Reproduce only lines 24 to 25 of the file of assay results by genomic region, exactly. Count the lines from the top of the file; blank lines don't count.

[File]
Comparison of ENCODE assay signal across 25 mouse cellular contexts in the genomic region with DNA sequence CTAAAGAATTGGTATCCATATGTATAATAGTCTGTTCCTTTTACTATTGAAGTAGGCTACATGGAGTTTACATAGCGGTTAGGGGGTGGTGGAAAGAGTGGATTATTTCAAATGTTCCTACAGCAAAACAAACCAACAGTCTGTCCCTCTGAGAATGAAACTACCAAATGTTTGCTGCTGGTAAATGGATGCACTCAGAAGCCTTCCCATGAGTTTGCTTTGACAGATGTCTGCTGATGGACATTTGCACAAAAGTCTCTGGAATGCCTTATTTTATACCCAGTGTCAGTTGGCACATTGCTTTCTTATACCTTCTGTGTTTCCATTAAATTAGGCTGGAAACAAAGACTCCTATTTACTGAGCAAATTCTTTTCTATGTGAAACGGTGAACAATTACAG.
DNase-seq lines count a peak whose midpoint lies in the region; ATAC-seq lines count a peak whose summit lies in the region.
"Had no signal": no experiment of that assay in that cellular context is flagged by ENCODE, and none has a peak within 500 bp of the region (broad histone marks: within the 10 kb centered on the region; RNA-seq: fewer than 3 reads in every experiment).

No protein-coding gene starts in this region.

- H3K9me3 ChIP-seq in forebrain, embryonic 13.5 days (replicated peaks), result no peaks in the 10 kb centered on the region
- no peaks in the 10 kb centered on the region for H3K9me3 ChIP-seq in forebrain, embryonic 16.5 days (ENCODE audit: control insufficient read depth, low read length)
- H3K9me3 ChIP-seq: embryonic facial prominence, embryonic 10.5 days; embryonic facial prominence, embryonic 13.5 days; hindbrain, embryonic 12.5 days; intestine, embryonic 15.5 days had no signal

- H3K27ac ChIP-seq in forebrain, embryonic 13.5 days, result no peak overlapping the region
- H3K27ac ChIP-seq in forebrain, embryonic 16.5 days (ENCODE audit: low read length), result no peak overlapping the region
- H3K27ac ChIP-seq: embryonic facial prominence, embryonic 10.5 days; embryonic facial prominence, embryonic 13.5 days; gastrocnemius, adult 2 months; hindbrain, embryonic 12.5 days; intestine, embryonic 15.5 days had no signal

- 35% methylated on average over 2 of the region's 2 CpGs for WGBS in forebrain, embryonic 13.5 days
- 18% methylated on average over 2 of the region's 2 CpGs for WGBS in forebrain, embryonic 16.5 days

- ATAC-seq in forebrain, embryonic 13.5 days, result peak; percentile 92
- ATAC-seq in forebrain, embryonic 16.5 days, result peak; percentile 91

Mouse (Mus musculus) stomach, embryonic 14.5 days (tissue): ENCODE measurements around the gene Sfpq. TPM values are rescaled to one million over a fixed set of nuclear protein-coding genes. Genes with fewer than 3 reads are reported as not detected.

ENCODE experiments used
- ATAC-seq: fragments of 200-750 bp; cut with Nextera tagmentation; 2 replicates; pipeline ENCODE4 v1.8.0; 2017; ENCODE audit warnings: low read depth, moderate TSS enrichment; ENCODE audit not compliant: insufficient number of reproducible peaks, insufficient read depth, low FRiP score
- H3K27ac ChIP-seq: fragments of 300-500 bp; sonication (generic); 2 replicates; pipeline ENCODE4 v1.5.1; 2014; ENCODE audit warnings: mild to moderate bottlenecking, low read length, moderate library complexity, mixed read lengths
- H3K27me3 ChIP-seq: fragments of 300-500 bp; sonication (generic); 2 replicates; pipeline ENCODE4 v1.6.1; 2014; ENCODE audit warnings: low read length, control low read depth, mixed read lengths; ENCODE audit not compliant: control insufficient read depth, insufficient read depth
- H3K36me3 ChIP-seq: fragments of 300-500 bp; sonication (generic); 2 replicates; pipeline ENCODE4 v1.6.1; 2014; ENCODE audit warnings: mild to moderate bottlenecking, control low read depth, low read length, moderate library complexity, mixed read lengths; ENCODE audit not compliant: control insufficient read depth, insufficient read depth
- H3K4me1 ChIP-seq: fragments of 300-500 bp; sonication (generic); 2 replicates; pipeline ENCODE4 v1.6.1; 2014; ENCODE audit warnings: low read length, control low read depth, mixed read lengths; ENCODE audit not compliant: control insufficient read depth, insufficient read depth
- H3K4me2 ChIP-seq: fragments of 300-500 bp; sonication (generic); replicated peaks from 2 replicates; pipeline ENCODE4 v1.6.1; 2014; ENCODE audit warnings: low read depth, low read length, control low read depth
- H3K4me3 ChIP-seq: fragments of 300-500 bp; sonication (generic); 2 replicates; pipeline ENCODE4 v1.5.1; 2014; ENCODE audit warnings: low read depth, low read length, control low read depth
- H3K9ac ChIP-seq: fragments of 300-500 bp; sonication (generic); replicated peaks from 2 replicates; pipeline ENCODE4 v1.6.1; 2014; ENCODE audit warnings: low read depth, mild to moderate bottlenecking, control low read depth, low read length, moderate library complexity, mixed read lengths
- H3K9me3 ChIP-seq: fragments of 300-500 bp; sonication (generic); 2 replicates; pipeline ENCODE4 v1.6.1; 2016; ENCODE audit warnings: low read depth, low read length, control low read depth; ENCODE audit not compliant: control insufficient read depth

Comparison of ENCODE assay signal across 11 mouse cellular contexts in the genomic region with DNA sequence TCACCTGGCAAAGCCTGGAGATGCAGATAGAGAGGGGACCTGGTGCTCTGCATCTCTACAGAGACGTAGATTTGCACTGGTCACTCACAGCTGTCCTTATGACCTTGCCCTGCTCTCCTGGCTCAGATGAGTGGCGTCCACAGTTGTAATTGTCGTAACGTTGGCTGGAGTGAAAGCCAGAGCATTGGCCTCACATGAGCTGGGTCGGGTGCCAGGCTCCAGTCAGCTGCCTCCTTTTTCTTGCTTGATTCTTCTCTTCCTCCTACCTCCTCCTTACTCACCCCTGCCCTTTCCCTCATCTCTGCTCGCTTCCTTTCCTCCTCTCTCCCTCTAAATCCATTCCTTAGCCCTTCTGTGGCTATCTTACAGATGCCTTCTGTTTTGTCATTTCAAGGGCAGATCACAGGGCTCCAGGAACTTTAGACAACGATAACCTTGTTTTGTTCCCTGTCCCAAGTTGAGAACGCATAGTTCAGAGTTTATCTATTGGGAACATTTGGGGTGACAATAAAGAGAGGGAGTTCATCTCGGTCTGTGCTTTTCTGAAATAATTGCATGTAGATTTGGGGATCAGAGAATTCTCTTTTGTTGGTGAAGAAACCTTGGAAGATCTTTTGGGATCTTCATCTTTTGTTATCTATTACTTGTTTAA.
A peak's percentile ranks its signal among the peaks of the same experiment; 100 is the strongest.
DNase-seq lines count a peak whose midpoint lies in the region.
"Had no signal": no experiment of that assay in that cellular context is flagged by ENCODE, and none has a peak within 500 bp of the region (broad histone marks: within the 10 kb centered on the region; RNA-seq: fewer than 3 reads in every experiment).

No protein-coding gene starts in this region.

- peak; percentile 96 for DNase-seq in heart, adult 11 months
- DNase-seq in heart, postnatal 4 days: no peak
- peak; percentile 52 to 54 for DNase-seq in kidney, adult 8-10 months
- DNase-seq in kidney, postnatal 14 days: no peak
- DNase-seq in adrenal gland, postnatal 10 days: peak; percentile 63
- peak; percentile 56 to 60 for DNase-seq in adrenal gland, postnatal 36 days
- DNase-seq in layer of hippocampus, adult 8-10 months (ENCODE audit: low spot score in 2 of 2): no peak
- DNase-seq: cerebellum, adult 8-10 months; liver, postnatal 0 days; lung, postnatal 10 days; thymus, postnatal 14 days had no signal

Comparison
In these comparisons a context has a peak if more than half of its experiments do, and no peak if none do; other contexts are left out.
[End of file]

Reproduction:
- H3K9ac ChIP-seq: fragments of 300-500 bp; sonication (generic); replicated peaks from 2 replicates; pipeline ENCODE4 v1.6.1; 2014; ENCODE audit warnings: low read depth, mild to moderate bottlenecking, control low read depth, low read length, moderate library complexity, mixed read lengths
- H3K9me3 ChIP-seq: fragments of 300-500 bp; sonication (generic); 2 replicates; pipeline ENCODE4 v1.6.1; 2016; ENCODE audit warnings: low read depth, low read length, control low read depth; ENCODE audit not compliant: control insufficient read depth